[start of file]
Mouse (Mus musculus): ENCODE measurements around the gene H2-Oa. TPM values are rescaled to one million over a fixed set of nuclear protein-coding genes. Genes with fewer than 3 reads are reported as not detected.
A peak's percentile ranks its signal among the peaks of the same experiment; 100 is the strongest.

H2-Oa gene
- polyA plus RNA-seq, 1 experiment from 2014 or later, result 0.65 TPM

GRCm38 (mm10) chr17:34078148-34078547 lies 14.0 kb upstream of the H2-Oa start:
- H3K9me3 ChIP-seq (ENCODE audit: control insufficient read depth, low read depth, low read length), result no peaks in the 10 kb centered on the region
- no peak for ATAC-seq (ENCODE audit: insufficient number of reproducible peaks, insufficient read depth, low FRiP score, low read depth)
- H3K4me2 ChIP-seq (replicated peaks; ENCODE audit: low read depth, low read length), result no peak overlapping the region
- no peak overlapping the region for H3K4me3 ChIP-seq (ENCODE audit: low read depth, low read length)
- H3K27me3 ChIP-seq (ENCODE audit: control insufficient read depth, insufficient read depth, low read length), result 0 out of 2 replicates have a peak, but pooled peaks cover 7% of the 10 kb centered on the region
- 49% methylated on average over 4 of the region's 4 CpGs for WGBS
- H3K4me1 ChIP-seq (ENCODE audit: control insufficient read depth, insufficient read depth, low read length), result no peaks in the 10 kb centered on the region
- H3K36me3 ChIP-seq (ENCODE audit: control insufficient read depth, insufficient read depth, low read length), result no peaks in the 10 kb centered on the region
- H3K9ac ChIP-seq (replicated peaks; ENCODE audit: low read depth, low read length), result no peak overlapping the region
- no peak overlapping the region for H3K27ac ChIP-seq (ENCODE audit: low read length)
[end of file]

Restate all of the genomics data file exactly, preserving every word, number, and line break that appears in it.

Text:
Mouse (Mus musculus): ENCODE measurements around the gene H2-Oa. TPM values are rescaled to one million over a fixed set of nuclear protein-coding genes. Genes with fewer than 3 reads are reported as not detected.
A peak's percentile ranks its signal among the peaks of the same experiment; 100 is the strongest.

H2-Oa gene
- polyA plus RNA-seq, 1 experiment from 2014 or later, result 0.65 TPM

GRCm38 (mm10) chr17:34078148-34078547 lies 14.0 kb upstream of the H2-Oa start:
- H3K9me3 ChIP-seq (ENCODE audit: control insufficient read depth, low read depth, low read length), result no peaks in the 10 kb centered on the region
- no peak for ATAC-seq (ENCODE audit: insufficient number of reproducible peaks, insufficient read depth, low FRiP score, low read depth)
- H3K4me2 ChIP-seq (replicated peaks; ENCODE audit: low read depth, low read length), result no peak overlapping the region
- no peak overlapping the region for H3K4me3 ChIP-seq (ENCODE audit: low read depth, low read length)
- H3K27me3 ChIP-seq (ENCODE audit: control insufficient read depth, insufficient read depth, low read length), result 0 out of 2 replicates have a peak, but pooled peaks cover 7% of the 10 kb centered on the region
- 49% methylated on average over 4 of the region's 4 CpGs for WGBS
- H3K4me1 ChIP-seq (ENCODE audit: control insufficient read depth, insufficient read depth, low read length), result no peaks in the 10 kb centered on the region
- H3K36me3 ChIP-seq (ENCODE audit: control insufficient read depth, insufficient read depth, low read length), result no peaks in the 10 kb centered on the region
- H3K9ac ChIP-seq (replicated peaks; ENCODE audit: low read depth, low read length), result no peak overlapping the region
- no peak overlapping the region for H3K27ac ChIP-seq (ENCODE audit: low read length)